The freedom we mean: A causal independence account of creativity and academic freedom

Download Edit this record How to cite View on PhilPapers
Academic freedom has often been defended in a progressivist manner: without academic freedom, creativity would be in peril, and with it the advancement of knowledge, i.e. the epistemic progress in science. In this paper, I want to critically discuss the limits of such a progressivist defense of academic freedom, also known under the label ‘argument from truth.’ The critique is offered, however, with a constructive goal in mind, namely to offer an alternative account that connects creativity and academic freedom in a way that goes beyond mere reference to epistemic progress and involves reference to the freedom to think independently as the freedom we mean when we point to creativity and when we point to academic freedom. The resulting causal independence account is not only epistemologically stronger than a progressivist account, it also allows to counter the curbing of academic freedom in the name of progress. The latter becomes key, for instance, when authoritarian political regimes limit or negate academic freedom with reference to an epistemic progress suitably defined for that regime.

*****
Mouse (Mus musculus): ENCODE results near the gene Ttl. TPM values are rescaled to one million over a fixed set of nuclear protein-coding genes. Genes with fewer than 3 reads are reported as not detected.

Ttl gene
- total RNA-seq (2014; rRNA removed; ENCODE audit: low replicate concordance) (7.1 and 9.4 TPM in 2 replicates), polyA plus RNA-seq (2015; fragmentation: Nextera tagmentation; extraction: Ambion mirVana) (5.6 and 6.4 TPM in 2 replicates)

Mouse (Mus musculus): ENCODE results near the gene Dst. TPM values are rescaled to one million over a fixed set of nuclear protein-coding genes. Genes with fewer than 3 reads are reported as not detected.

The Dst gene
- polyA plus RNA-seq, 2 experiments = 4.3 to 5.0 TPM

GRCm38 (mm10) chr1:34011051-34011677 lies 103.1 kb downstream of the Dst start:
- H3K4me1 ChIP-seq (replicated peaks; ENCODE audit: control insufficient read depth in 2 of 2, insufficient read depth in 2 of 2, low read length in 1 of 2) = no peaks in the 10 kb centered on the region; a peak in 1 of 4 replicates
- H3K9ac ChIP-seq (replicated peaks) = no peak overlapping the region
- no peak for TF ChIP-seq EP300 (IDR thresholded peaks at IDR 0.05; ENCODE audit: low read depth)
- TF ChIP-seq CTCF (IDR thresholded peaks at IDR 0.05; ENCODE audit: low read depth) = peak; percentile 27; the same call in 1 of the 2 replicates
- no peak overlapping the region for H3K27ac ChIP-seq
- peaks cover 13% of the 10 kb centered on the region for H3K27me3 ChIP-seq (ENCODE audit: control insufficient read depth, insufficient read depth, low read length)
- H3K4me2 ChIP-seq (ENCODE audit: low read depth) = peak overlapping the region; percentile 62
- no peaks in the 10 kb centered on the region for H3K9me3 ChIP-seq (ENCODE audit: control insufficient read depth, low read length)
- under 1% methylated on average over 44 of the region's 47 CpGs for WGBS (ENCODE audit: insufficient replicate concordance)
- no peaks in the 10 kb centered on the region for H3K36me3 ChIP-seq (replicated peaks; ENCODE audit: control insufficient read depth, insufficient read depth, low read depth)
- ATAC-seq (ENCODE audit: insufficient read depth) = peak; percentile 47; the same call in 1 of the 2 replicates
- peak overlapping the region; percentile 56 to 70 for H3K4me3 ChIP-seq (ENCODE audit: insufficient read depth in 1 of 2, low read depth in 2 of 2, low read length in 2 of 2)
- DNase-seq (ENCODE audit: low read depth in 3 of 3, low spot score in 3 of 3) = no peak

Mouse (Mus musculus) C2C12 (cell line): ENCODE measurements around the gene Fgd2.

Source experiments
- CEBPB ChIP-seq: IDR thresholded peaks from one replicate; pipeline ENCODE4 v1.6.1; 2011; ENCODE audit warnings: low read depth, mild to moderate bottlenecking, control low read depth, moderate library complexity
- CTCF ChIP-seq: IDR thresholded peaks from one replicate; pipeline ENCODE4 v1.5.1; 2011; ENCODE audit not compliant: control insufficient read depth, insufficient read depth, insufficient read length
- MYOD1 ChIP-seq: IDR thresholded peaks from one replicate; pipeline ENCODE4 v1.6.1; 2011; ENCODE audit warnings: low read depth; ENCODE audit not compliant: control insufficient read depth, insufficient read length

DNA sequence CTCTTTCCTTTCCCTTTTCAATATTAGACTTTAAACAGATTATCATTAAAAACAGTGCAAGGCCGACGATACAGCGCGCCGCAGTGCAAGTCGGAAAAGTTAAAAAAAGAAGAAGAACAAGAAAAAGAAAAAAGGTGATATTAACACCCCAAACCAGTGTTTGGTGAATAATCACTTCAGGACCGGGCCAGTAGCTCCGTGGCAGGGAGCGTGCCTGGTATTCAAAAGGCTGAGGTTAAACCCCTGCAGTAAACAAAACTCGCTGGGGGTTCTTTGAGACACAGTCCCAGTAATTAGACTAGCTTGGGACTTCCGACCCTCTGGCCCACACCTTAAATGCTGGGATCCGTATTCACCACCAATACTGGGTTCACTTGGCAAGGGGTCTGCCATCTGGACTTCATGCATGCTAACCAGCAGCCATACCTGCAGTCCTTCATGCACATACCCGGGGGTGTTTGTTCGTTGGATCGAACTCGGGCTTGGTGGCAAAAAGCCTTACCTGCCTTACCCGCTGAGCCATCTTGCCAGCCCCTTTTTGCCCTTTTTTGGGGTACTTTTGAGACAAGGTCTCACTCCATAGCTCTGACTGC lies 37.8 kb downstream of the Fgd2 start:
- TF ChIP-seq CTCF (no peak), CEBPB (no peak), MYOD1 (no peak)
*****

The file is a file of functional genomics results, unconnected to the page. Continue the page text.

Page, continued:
Reprint years
PhilPapers/Archive ID
Upload history
First archival date: 2021-06-01
Latest version: 2 (2021-06-09)
View other versions
Added to PP

119 (#49,772)

6 months
25 (#34,450)

Historical graph of downloads since first upload
This graph includes both downloads from PhilArchive and clicks on external links on PhilPapers.
How can I increase my downloads?